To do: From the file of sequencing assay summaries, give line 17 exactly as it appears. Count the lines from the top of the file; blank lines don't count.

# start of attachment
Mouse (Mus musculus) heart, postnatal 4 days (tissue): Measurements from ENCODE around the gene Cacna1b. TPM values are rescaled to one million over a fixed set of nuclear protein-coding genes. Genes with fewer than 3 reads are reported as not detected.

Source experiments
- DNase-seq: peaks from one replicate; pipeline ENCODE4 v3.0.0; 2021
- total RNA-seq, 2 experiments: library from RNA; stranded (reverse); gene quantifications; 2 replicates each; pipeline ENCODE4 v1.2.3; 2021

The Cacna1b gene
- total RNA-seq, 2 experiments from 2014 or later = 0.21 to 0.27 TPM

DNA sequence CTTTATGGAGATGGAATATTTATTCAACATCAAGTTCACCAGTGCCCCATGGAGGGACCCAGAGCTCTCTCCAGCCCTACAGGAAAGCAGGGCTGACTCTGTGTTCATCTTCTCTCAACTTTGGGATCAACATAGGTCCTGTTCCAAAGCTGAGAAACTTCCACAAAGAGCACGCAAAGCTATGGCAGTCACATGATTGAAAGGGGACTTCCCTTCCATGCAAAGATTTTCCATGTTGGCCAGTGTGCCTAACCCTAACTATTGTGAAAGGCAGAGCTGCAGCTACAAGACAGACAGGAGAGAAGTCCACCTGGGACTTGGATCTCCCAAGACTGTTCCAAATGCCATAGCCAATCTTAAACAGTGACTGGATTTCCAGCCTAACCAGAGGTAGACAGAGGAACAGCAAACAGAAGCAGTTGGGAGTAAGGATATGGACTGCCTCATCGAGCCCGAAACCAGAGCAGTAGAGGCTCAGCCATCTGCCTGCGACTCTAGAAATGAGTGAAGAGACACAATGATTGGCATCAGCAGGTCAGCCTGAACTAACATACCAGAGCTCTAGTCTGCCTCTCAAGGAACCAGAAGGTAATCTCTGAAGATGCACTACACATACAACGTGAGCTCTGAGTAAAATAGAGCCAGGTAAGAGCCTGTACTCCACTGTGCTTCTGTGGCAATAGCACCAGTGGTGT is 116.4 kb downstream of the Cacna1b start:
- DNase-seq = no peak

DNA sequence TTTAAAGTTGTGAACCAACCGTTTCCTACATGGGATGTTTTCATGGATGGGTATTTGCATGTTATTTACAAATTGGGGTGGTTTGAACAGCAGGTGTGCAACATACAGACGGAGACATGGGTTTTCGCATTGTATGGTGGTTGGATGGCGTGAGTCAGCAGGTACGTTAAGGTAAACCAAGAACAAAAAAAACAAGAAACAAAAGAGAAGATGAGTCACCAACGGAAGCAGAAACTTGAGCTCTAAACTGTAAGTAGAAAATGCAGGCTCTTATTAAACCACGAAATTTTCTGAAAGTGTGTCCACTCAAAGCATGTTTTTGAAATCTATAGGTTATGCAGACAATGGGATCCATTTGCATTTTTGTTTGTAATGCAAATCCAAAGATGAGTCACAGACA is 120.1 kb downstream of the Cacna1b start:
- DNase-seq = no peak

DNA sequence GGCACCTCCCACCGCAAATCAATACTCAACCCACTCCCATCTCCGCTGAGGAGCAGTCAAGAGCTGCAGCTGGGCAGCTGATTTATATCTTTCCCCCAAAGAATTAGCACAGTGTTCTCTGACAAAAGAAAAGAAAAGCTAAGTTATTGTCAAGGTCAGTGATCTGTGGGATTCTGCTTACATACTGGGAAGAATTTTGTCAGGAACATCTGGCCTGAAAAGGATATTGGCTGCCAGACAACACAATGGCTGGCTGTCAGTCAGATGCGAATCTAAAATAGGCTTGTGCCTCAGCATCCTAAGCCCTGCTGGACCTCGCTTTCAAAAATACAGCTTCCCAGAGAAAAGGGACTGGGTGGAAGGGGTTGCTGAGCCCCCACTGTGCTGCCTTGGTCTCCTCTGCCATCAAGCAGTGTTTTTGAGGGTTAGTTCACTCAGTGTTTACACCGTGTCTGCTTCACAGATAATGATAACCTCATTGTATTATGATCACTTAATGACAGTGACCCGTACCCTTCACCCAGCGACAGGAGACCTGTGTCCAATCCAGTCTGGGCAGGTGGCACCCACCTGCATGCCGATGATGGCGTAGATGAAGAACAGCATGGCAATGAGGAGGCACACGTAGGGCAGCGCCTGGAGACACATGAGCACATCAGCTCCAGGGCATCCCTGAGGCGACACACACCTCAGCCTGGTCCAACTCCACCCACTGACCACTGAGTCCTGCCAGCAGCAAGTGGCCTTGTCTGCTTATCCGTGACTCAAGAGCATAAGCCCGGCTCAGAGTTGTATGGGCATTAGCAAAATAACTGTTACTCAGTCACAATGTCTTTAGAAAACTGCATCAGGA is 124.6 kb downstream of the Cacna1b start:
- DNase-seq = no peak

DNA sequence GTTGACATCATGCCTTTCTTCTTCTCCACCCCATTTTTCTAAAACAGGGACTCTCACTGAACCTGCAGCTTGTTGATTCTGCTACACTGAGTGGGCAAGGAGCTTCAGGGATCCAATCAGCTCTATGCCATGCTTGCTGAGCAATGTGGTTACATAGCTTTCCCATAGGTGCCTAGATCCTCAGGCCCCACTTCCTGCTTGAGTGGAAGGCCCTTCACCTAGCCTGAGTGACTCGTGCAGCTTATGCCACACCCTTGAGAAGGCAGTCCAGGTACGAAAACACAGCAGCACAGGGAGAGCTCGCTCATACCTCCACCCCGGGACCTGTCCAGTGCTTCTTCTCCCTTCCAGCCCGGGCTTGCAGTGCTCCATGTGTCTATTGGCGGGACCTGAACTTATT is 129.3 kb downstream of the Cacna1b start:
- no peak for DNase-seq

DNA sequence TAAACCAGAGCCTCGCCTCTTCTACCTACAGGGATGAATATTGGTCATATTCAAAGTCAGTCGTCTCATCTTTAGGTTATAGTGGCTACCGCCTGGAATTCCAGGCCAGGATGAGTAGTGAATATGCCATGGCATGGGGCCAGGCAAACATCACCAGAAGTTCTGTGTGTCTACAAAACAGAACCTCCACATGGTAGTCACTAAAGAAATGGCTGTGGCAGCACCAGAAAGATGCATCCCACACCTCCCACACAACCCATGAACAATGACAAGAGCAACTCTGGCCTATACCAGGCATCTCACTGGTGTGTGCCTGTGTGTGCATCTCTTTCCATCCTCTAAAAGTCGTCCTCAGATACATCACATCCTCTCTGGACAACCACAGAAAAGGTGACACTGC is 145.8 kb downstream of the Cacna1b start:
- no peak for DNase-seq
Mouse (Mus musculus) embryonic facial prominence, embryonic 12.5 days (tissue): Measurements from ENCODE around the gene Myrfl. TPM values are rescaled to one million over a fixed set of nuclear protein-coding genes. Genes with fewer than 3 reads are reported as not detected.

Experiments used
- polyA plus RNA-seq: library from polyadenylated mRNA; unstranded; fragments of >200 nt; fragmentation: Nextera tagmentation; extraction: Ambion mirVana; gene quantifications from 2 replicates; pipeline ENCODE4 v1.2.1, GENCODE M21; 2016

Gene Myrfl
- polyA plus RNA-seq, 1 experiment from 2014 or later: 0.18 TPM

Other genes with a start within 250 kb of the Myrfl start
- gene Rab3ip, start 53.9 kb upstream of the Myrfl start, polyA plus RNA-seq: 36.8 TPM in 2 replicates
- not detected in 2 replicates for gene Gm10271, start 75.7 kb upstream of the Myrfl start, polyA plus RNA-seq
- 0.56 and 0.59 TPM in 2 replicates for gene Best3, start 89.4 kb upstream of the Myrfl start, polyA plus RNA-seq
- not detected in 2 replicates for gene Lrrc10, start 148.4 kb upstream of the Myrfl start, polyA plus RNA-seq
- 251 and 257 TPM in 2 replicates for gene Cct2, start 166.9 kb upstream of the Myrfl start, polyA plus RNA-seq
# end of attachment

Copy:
Mouse (Mus musculus) embryonic facial prominence, embryonic 12.5 days (tissue): Measurements from ENCODE around the gene Myrfl. TPM values are rescaled to one million over a fixed set of nuclear protein-coding genes. Genes with fewer than 3 reads are reported as not detected.